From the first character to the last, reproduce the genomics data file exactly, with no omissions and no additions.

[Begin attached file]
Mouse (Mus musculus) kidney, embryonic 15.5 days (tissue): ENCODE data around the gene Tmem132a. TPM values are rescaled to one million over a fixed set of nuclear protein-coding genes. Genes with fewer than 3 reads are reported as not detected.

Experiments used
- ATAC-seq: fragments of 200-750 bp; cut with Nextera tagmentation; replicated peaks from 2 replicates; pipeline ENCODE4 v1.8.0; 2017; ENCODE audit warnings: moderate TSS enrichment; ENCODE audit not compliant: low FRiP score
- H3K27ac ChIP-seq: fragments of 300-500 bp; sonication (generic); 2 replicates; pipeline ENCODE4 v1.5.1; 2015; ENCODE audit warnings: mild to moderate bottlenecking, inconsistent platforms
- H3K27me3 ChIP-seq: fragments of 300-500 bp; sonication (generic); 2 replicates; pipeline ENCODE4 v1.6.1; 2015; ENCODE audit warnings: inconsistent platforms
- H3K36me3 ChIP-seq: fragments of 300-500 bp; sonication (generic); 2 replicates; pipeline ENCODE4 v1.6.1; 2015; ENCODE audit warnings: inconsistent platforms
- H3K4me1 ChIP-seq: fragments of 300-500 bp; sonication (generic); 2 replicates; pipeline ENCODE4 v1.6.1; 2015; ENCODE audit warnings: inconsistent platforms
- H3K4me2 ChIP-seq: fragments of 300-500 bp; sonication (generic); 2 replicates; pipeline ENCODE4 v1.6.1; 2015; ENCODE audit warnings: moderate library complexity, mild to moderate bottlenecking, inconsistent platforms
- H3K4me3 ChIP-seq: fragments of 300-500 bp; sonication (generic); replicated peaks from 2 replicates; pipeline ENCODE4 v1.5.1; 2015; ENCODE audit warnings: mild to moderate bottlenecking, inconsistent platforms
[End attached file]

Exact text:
Mouse (Mus musculus) kidney, embryonic 15.5 days (tissue): ENCODE data around the gene Tmem132a. TPM values are rescaled to one million over a fixed set of nuclear protein-coding genes. Genes with fewer than 3 reads are reported as not detected.

Experiments used
- ATAC-seq: fragments of 200-750 bp; cut with Nextera tagmentation; replicated peaks from 2 replicates; pipeline ENCODE4 v1.8.0; 2017; ENCODE audit warnings: moderate TSS enrichment; ENCODE audit not compliant: low FRiP score
- H3K27ac ChIP-seq: fragments of 300-500 bp; sonication (generic); 2 replicates; pipeline ENCODE4 v1.5.1; 2015; ENCODE audit warnings: mild to moderate bottlenecking, inconsistent platforms
- H3K27me3 ChIP-seq: fragments of 300-500 bp; sonication (generic); 2 replicates; pipeline ENCODE4 v1.6.1; 2015; ENCODE audit warnings: inconsistent platforms
- H3K36me3 ChIP-seq: fragments of 300-500 bp; sonication (generic); 2 replicates; pipeline ENCODE4 v1.6.1; 2015; ENCODE audit warnings: inconsistent platforms
- H3K4me1 ChIP-seq: fragments of 300-500 bp; sonication (generic); 2 replicates; pipeline ENCODE4 v1.6.1; 2015; ENCODE audit warnings: inconsistent platforms
- H3K4me2 ChIP-seq: fragments of 300-500 bp; sonication (generic); 2 replicates; pipeline ENCODE4 v1.6.1; 2015; ENCODE audit warnings: moderate library complexity, mild to moderate bottlenecking, inconsistent platforms
- H3K4me3 ChIP-seq: fragments of 300-500 bp; sonication (generic); replicated peaks from 2 replicates; pipeline ENCODE4 v1.5.1; 2015; ENCODE audit warnings: mild to moderate bottlenecking, inconsistent platforms